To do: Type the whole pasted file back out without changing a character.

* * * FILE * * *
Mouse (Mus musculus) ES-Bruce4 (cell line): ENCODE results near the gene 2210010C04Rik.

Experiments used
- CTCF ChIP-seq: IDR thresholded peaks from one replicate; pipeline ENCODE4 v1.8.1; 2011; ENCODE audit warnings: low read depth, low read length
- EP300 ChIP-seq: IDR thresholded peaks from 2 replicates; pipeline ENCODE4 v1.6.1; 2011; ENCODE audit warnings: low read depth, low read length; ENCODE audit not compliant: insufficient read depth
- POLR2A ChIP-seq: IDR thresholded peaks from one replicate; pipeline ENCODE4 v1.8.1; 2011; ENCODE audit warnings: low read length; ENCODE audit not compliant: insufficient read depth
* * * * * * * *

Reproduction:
Mouse (Mus musculus) ES-Bruce4 (cell line): ENCODE results near the gene 2210010C04Rik.

Experiments used
- CTCF ChIP-seq: IDR thresholded peaks from one replicate; pipeline ENCODE4 v1.8.1; 2011; ENCODE audit warnings: low read depth, low read length
- EP300 ChIP-seq: IDR thresholded peaks from 2 replicates; pipeline ENCODE4 v1.6.1; 2011; ENCODE audit warnings: low read depth, low read length; ENCODE audit not compliant: insufficient read depth
- POLR2A ChIP-seq: IDR thresholded peaks from one replicate; pipeline ENCODE4 v1.8.1; 2011; ENCODE audit warnings: low read length; ENCODE audit not compliant: insufficient read depth